AECB rolled out its mobile and online service so borrowers can access their credit report digitally
Borrowers in the UAE can now access their credit report and score via a new mobile app, the Al Etihad Credit Bureau said.
Marwan Lutfi, the chief executive of AECB, said the new online and mobile options were “a game changer” for the credit industry in the UAE.
“The app appeals to more than 4.5 million borrowers in the UAE,” he said. “It is our duty it make it more convenient for everyone to access their reports and scores at any given time.”
The app allows customers to instantly download their credit report and score at rates that are 20 per cent cheaper than buying the report from a branch. Previously, consumers could only access their credit data by visiting one of the organisation’s two branches.
The cost to purchase a credit report with the score via mobile costs Dh126 including VAT. The credit report only is Dh84 and the credit score only is Dh52.5.
Those buying over the counter would pay Dh150, Dh100 and Dh60, respectively, with VAT applied on top.
Since AECB opened four years ago, Mr Lutfi said demand for its services has skyrocketed. “When we started operations in 2014, we received 200 customers a month at our two locations in Dubai and Abu Dhabi. Today we receive over 200 customers a day and most of them are there because they want to know what is in their report,” he said.
Ambareen Musa, the founder and chief executive of price comparison website Souqalmal.com, said that AECB’s new offering has “successfully taken the country’s credit reporting framework one step closer to international standards”, citing global credit reporting agencies Experian, Equifax and TransUnion that offer similar services to bank customers around the world.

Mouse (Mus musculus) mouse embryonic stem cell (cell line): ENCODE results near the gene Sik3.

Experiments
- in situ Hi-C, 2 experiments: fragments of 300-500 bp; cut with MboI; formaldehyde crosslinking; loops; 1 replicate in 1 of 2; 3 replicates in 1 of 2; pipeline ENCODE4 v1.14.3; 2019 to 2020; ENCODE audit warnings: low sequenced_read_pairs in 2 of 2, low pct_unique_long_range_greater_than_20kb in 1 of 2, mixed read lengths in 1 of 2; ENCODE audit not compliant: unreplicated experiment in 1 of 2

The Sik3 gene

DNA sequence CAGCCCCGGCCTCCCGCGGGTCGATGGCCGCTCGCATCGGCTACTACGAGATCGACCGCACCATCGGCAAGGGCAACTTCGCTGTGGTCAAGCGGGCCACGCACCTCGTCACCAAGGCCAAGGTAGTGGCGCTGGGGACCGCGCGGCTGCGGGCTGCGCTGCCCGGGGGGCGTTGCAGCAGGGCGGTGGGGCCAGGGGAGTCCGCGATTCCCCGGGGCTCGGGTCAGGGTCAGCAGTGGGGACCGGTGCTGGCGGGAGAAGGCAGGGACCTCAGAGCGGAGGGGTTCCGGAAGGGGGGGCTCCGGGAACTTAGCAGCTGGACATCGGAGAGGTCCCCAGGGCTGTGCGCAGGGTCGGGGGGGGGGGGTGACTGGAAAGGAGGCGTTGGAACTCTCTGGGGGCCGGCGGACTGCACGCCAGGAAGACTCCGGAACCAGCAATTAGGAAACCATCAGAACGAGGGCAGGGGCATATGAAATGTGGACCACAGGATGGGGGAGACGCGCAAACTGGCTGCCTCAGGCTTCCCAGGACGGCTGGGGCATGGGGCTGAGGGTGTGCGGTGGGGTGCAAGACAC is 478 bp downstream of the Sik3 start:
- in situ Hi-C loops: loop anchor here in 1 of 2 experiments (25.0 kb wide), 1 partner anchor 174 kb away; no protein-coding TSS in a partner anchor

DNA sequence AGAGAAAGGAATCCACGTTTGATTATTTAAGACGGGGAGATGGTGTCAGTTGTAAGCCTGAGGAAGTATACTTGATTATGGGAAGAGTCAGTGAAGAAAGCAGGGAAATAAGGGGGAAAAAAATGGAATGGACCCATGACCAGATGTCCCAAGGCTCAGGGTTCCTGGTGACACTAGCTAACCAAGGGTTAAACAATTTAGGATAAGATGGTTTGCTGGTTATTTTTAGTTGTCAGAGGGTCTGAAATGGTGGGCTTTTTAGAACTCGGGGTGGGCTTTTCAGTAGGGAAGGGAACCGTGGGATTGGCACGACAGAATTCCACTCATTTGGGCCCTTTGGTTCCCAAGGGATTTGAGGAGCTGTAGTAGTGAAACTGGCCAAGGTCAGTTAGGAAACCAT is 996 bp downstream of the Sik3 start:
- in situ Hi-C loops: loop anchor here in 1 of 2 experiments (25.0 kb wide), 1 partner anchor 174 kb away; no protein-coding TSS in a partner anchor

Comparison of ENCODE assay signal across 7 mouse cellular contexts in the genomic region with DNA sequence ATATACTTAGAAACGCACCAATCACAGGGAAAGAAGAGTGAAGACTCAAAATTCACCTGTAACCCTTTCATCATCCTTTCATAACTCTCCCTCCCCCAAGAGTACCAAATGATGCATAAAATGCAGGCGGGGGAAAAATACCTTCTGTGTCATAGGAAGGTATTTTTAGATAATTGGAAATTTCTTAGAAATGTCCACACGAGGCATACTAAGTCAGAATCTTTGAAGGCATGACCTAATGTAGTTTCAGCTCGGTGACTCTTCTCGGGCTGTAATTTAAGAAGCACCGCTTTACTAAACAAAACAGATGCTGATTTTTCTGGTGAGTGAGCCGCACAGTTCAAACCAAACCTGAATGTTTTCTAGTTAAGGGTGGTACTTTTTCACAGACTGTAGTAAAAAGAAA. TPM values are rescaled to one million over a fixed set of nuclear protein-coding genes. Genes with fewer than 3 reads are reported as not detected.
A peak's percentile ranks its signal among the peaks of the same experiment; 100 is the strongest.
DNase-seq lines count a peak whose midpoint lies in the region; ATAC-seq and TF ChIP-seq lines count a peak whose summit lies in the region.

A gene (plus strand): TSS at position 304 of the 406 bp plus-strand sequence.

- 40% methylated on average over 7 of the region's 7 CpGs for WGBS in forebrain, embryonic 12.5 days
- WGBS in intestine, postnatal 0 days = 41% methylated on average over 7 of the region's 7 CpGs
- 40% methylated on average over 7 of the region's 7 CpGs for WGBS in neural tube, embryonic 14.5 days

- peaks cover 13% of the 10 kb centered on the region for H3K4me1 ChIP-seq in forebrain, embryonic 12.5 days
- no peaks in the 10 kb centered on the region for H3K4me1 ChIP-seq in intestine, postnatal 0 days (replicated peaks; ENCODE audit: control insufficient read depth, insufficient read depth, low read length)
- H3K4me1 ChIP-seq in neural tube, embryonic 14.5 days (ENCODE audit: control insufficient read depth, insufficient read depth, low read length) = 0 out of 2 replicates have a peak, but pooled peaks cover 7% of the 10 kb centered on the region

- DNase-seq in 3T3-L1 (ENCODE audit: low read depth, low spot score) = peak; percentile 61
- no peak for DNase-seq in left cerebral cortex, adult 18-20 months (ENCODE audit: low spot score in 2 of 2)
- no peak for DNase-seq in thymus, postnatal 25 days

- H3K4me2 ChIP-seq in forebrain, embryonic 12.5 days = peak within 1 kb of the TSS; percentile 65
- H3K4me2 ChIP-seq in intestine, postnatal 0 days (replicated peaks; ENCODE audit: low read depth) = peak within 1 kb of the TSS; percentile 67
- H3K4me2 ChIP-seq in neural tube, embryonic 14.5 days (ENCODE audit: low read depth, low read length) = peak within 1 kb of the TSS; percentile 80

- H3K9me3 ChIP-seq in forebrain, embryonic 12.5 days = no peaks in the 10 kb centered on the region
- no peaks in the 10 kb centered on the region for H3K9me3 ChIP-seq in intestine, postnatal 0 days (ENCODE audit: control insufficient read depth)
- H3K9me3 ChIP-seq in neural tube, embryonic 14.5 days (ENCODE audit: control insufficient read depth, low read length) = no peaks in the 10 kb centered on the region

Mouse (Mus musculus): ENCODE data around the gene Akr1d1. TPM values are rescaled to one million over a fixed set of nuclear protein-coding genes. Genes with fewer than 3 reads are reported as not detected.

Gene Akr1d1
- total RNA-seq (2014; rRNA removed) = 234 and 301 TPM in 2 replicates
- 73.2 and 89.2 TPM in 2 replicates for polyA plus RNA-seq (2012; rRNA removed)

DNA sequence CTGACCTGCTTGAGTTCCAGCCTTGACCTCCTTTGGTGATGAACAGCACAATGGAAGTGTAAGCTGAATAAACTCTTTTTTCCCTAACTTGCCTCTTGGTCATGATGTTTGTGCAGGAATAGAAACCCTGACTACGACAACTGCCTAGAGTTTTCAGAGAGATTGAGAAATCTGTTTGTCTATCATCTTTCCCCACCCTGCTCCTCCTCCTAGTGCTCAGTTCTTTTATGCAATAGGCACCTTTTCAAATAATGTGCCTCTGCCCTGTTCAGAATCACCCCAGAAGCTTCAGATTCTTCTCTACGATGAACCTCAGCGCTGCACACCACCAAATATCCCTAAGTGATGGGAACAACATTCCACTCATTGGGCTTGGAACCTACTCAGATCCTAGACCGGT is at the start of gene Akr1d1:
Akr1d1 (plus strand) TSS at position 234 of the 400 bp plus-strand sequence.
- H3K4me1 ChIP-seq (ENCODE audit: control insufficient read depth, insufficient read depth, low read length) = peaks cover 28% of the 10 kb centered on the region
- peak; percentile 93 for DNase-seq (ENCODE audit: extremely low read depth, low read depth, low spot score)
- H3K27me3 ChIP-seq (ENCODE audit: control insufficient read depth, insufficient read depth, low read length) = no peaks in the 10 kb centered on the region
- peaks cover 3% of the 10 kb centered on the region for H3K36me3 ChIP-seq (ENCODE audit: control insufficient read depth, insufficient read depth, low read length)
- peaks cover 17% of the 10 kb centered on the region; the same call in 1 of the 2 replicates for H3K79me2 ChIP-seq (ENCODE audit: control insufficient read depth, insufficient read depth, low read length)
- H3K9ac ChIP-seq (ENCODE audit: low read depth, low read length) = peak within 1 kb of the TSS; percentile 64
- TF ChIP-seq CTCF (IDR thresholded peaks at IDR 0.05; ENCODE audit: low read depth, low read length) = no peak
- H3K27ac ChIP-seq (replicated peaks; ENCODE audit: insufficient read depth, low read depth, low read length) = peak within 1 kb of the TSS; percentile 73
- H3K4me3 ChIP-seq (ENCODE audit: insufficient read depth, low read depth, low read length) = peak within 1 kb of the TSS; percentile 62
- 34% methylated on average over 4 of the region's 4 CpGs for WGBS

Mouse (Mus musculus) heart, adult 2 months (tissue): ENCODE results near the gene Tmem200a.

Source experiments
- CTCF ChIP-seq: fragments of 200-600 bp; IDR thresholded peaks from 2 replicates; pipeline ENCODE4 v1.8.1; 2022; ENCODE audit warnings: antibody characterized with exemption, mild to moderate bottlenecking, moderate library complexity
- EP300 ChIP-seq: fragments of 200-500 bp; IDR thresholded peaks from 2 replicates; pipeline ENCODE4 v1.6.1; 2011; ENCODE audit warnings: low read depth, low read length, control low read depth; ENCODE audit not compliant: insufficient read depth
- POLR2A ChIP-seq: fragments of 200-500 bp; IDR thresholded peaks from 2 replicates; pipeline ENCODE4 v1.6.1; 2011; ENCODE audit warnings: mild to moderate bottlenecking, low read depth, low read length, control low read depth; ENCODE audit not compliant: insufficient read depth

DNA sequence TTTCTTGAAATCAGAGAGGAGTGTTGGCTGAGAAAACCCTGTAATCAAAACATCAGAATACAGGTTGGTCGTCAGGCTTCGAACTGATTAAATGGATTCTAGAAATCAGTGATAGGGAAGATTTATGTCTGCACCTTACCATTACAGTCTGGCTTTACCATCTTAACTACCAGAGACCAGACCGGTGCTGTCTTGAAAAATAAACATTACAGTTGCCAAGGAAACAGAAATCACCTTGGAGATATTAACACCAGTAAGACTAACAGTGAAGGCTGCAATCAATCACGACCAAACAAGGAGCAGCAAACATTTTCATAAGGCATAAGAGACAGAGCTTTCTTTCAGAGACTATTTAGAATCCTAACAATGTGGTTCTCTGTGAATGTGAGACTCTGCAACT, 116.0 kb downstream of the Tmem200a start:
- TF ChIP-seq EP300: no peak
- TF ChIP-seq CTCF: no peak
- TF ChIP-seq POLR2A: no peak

“Self-monitoring of credit reports has indeed become a norm and necessity” Ms Musa said.
AECB opened in November 2014 to bring transparency to the lending industry by assembling a credit record of the nation’s financially active residents. It does this by harvesting credit data including loan, mortgage, credit card and phone bill payments.
AECB went on to launch credit scores for individuals – a three-digit number between 300 and 900 that represents a borrower’s creditworthiness – in April last year and began generating commercial credit scores in August last year.
The new AECB app, available for free from Apple’s App Store and the Google Play store, will authenticate individual identities via a one-time password delivered to the mobile number registered with their bank or through SmartPass, the single credential to access UAE government services.
Daniele Lavalle, the bureau’s head of product development and data operations, said verifying the person downloading a report was “a critical factor in the development of the app”.
“We authenticate the user through the information that banks submit to the AECB on a daily basis,” he said. “In this way we inherit all the authentication and verification process that the bank has already set up.”
The app also allows applicants to take action against any incorrect data listed in their report. Those who find incorrect data, such as an active credit card or loan, can email the lender directly from the app.
“These email addresses have been agreed between AECB and the banks so they are dedicated emails related to the credit bureau,” said Mr Lutfi.
Mr Lutfi said the accuracy of the credit bureau’s database was key.
“There is not one single data correction request that came into AECB that was unresolved,” he said. “Either side will always win. A year ago we had 2,000 data correction requests and none of them ended in dispute.”
Mr Lutfi said the average turnaround from banks to amend incorrect information is now six days as opposed to “months” in the past.
Today every bank and financial organistion is mandated by the Federal Law of Credit Information to submit credit data to AECB – a process which now happens daily, said Mr Lutfi, with the compliance rate 99.9 per cent.
Seventy-one financial and non-financial organisations are now registered with the Bureau, including the telcos du and Etisalat and Abu Dhabi’s utility provider Abu Dhabi Water and Electricity Company. Ninety-five entities subscribe to AECB services, which enables them to enquire upon a robust database of 4.5 million borrowers.
This means it is more imperative than ever for residents to track the information stored in their credit report.
“Every loan and credit card application is now checked through the Bureau in the UAE,” said Mr Lutfi, “A lot of people don’t realise this until they get rejected. We need to reverse that. It’s important to us today that people know what they are getting into before applying for any sort of credit card, loan or other credit facility. We are looking for more credit awareness.”